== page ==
The incident is reported to the military and Admiral Cain dispatches marines to investigate, leading to a verbal showdown between the admiral and the security minister (also a PC) who manages to convince her to work with the civilian law enforcement, and points out that there is a functioning and legitimate civilian government to which her oath of office still applies. Due to good player character moves and rolls, Cain — while still a new, belligerent, and ambitious force in the fleet — is more quickly being brought to heel than she was in the show. Partly, this is because of established connections between Galactica‘s commander (a PC) who served under her when she was a commander, and knew her socially; and the president, who was a military man, a defense minister, and is a person she has respect for (unlike Roslin in the show.) Cain has a history with these folks and I figured this would give her a quicker sense of duty to them.

Another change made was the character of LT Thorne, the rapist interrogator from the show. He’s still a jerk, still committed the offenses against the Six they have, but he is portrayed by the crew of Pegasus in the show as this heroic figure who’s save lives and earn respect of the men — this doesn’t jive with what we saw onscreen. So i made Thorne less a monster, and more a man who views the Cylons as machines and his duty to his crew as paramount. He’s a jerk, but is quickly won over by Lucky during his interrogation, who realizes the man is scared, hurting from loss, and unmoored from his morality — much like many of the survivors. While a confrontation over the interrogation practices in Pegasus are most likely in the offing, there is the chance that this may play out differently due to the connections the characters are making emotionally with Cain and Thorne.

The marshal, meanwhile, is tracking down the personal effects of Iblis and planning on questioning his followers. These leads will be directing them to another threat in the fleet.

Introducing Cain early was not originally in my plan, but the nature of our Kobol — apparently inhabited, modern, and well-defended by the Cylons; watched over by some kind of supranatural ship or creature (the Blaze) — and the introduction of the resurrection ships led me to believe this was a good time to amp up the pressure with a new set of issues, but it also gives the fleet more firepower for a confrontation. The introduction of more supernatural aspects — angels (?), a ship or creature that is the Cylon god — make the Kobol mission more of a real showdown between the fleet and the Cylons than it was in the show. Additionally, according to some of the players, the constant revelations surrounding the history of the fight between the Blaze and the Lords of Kobol, and the possibility that this “story” has been told over and over again, has added more of a sense of exploration and discovery than we saw in the show.

This past week, I introduced a bunch of new plot elements to the players. The “B story” about the CAG (a PC) who is also an oracle and has been found out for his abilities while engaging in initiation rituals with an Eleusinian-like mystery cult culminated with the revelation that their priest, Iblis (a tip of the hat to the old show), is in fact a Cylon. Iblis realizes that the CAG is the man destined to destroy the Blaze and seeks to get him alone and kill him. The intent was for a good fight that might lead to the chaacter getting roughed up and a chase to find Iblis by the fleet’s marshals. Instead, Iblis fairly easily incapacitates the character, but they are interrupted by a third party — a young girl from the cult that has been a sort of spiritual guide for the character (he’s even seen her as an angel-like creature in his hallucinations.) She’s no match for Iblis, and even though she distracted the Cylon long enough for the PC to get in a few blows, he’s knocked cold.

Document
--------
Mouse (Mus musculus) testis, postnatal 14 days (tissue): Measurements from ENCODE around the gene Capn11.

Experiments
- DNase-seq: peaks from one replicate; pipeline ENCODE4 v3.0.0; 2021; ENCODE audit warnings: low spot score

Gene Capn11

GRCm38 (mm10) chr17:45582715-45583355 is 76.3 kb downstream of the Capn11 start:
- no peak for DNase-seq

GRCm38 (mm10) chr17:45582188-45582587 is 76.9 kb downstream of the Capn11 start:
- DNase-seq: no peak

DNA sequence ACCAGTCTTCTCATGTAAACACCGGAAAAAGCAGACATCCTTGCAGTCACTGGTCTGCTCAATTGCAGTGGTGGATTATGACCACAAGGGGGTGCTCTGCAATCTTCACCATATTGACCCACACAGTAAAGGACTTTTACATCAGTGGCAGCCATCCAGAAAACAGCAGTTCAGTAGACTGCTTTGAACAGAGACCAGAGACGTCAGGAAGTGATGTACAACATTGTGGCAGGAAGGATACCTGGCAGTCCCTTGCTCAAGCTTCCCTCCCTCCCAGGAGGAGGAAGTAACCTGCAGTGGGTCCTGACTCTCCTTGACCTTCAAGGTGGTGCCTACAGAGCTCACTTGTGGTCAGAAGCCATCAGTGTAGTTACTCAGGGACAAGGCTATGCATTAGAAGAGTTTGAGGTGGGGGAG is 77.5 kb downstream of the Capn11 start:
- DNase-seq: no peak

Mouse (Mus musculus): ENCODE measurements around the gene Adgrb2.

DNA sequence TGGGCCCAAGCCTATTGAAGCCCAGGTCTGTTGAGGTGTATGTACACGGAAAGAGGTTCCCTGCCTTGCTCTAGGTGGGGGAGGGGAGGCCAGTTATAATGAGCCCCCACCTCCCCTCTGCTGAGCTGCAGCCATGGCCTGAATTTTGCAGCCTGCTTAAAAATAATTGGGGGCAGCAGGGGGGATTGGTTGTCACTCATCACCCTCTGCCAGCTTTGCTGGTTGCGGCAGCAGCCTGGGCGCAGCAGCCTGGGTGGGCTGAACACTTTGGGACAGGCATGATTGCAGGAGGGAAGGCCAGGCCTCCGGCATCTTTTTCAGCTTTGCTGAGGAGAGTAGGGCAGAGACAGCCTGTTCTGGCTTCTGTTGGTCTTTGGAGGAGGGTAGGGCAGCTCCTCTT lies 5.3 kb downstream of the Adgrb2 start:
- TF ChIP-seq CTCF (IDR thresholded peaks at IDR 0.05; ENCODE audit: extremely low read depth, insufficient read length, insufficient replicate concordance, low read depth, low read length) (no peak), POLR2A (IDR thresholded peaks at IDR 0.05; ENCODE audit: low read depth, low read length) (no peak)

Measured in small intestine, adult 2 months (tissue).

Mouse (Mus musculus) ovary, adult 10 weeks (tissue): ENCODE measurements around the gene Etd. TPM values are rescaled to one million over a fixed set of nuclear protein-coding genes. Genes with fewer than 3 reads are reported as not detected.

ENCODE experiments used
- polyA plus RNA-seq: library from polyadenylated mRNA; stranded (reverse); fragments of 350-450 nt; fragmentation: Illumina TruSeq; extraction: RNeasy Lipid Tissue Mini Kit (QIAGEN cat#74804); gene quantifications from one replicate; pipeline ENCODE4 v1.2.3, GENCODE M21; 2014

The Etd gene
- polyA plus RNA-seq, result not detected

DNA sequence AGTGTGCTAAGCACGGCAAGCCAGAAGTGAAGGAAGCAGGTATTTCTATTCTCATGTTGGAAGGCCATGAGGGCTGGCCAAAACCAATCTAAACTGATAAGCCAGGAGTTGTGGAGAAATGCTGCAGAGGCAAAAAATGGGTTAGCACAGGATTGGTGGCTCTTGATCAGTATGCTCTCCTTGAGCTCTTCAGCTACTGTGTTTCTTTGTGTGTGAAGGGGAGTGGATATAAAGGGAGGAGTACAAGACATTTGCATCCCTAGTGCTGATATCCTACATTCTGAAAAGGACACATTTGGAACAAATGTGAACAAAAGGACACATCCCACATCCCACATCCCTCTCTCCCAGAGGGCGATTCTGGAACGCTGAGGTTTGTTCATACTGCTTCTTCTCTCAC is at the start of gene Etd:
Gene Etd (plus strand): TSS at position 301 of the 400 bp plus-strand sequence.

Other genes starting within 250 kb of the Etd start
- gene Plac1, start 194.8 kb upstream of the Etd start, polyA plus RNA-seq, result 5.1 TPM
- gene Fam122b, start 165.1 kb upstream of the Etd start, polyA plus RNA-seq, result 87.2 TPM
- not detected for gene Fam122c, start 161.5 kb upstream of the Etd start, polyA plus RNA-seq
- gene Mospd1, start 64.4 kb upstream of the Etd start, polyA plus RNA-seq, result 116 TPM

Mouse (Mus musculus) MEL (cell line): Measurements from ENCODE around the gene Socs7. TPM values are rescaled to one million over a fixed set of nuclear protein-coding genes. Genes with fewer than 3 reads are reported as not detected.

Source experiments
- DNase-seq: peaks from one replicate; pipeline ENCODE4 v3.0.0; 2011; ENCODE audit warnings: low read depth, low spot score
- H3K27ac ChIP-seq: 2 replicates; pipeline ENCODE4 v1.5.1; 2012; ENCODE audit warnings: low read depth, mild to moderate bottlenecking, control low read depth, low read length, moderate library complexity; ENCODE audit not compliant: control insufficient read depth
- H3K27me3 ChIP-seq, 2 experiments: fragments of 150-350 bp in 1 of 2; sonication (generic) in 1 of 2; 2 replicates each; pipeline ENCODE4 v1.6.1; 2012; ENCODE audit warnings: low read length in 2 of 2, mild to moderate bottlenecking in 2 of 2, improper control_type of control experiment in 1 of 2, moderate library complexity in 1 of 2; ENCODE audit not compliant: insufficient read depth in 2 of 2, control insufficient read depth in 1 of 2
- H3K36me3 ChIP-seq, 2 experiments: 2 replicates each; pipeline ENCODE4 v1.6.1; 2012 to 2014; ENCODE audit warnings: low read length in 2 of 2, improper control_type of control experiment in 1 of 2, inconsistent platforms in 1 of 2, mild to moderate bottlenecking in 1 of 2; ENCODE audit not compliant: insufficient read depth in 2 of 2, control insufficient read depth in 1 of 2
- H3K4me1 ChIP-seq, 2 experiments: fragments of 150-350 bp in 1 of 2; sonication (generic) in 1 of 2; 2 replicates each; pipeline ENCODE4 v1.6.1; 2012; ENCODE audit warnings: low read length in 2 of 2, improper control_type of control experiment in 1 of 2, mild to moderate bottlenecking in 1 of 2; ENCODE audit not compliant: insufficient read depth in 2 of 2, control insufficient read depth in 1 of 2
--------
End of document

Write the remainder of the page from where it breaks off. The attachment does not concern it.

Oops. Now what? The obvious end to this is Iblis kills the unconscious character. We cliffhangered on that for the night, but now the question is, “What do I do?” I’ve been too successful with my baddies, and now it threatens the overall plot. I dropped a few emails to the character to ask him what he though: Do we kill him and roll on? Do we kill him off but find some what for him to aid the others in what he was supposed to do? Do we come up with a contrived last-minute deus ex machina savior?

The key, I think, in something like this, where you’ve set up the character as “the One” or some kind of plot-important element is to remember to provide some kind of escape hatch…I didn’t do that. It you get into a situation like the one above, and don’t wish to use GM fiat to ‘cheat” for the character, then I think it’s important to touch base with the player and see what they think should happen. They’ve invested a lot in their characters, and if the dice roll the “wrong way” for the story, you have to improvise. In this case, the player is more interested in aiding the story than saving his character, so we’re trying to figure out what, exactly, would work here.

We were able to finally get the whole crew together Thursday for play, and saw a lot of movement in the various plots. There was a set of romantic subplots that look to cause trouble at some point in the future when the CAG (a PC) may have to put one of the other PCs in harm’s way. The players attempted to prove that Boomer — her personalities collapsed together by hypnosis — is a reliable source of intelligence. She confirmed their target star as the location of Kobol and has been generally cooperative, although they’ve noticed she has fugues where she doesn’t track the conversation if they try to get certain kinds of information out of her, such as the identity of other Cylon agents.